E-ride is working with a company in Boulder, Colorado, to develop a battery that could extend the range of its cars to 150 miles per charge, a significant improvement, which reminded Herou: “One other very important part of this whole organization is that all of our parts, or the majority, I’d say ninety-nine and nine-tenths, are U.S.-made. We don’t buy any foreign parts.” Sounding a tad bit radical, he added, “I mean we’ve got to wake up here. Kmart is not the answer.”

The inside of the manufacturing plant was exceptionally quiet, except for occasional spates of drilling and clanging and a low-volume broadcast of The Supremes’ “Come See About Me.” There was a cement floor, many shelves containing wiring and car parts, and several fleets of gumball-colored e-ride vehicles. A couple of yellow numbers were headed for LAX airport. “They use them for security and general maintenance,” Herou said. “They’ve bought fifteen of them from us now.” A few employees tinkered and assembled, yet unlike in a standard garage, there was no oil or grease. There was no smell. It was as if they were building robots. And in a way they were.

When asked whether he yearned to build full-speed electric cars, Herou said no. “We are a niche.” It would take a major overhaul of the operation—including design and manufacturing changes—to make that transition. “To get past that twenty-five-mile-per-hour speed limit, we would have to pass a crash test and add airbags,” he said. “It’s considerable. We’ve been told anywhere from five to seven million dollars’ worth of costs.”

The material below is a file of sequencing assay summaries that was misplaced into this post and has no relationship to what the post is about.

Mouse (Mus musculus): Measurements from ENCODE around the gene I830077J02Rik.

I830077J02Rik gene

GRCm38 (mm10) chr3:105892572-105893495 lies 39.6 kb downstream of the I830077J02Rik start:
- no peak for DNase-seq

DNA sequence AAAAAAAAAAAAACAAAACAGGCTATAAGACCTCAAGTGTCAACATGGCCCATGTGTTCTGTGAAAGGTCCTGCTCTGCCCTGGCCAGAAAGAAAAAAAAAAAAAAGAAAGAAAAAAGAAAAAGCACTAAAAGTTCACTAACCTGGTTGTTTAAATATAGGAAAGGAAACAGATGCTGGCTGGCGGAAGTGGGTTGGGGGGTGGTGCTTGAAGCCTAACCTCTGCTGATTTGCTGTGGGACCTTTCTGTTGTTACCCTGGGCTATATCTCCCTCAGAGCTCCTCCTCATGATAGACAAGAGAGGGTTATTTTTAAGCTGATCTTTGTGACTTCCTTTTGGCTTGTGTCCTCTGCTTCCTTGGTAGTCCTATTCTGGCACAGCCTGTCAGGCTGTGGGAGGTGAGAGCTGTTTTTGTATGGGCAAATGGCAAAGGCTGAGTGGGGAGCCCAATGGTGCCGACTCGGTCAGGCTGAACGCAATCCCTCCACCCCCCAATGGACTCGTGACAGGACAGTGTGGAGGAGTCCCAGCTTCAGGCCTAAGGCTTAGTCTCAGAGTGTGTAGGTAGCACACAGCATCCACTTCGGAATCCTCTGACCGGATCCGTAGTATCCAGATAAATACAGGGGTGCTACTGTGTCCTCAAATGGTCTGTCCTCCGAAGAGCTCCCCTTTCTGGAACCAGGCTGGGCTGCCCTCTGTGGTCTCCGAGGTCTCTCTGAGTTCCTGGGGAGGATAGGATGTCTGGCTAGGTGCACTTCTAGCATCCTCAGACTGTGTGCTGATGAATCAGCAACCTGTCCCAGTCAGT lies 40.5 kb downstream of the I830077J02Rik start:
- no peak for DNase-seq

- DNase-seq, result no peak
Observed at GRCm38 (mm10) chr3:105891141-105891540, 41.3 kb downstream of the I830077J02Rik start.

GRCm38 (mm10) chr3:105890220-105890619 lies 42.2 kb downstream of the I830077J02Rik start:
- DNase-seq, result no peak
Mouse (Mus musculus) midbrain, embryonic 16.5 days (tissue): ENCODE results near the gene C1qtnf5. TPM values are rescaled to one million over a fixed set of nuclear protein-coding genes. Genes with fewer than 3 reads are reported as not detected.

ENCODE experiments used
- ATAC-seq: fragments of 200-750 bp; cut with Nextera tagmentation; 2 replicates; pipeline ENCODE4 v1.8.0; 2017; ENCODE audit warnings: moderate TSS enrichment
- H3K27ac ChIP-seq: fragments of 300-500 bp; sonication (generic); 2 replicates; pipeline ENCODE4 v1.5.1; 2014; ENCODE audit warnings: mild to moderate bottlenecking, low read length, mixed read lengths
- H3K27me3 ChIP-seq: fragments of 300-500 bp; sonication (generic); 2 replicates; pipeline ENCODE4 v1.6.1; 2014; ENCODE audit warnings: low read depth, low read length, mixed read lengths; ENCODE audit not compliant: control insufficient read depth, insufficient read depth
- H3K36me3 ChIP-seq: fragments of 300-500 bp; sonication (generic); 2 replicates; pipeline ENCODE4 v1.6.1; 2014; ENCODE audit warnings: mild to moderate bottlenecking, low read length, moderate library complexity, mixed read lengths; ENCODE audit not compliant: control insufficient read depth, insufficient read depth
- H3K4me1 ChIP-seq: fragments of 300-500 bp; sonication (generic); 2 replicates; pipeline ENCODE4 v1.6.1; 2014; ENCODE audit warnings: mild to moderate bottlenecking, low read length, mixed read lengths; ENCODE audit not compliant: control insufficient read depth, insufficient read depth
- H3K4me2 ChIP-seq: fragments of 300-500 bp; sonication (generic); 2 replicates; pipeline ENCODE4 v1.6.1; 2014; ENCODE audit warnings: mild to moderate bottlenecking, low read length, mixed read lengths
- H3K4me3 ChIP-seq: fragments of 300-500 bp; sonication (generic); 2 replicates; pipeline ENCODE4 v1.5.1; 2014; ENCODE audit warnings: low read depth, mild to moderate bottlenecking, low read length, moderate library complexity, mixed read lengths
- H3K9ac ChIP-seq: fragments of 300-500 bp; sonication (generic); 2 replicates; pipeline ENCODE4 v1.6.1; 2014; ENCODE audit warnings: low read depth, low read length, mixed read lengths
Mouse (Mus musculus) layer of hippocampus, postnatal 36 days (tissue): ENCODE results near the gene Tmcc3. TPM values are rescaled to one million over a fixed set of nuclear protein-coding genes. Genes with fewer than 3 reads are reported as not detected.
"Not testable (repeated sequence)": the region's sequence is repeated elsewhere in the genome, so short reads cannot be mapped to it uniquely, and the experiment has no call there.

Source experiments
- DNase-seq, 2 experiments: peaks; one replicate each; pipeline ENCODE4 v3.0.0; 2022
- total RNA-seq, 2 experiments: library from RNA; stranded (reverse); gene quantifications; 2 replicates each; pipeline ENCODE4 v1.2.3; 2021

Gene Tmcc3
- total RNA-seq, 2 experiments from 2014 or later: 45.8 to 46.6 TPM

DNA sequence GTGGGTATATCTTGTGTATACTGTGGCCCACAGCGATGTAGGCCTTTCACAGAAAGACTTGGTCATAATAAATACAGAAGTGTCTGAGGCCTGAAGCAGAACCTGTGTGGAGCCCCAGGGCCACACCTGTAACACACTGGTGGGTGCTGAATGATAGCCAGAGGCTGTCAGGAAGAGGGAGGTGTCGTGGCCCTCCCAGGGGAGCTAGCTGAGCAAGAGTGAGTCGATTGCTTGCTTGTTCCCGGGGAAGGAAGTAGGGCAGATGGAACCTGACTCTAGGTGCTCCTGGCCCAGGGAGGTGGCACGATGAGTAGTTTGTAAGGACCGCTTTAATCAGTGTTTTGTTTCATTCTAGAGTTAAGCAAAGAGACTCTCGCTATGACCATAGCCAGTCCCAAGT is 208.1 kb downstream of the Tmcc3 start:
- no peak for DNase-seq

Still, it must be frustrating to hold an answer to the country’s energy problems and be relegated to a niche market. “It’s an educational process,” Herou said. “People are spoiled. I mean, they want big, comfortable vehicles that go fast. They want distance so they don’t have to stop and put gas in or whatever. I was to a seminar where this professor, he was from the University of Minnesota, stated that the way our country has designed the roadway systems and the homes … If you look at crowded cities like in England, Scotland, Italy, Mexico, they’ve got narrow streets with lots of homes or lots or apartments or whatever side by side. And here, we’ve got a ring road around every city. Off of that ring road there are these big interstates, roadways that go out into the country. So we like to live in the country and we drive in, take this ring road into the city to work. And that’s the reason for the big cars. Up here, we’ve got people from Onamia, which is about another forty miles north of us, driving into Minneapolis every day. That’s nuts, isn’t it?”

At that, Herou had no choice but to fess up. Asked whether he considered himself an environmentalist, he paused and answered, “I would think so, yeah. You bet.”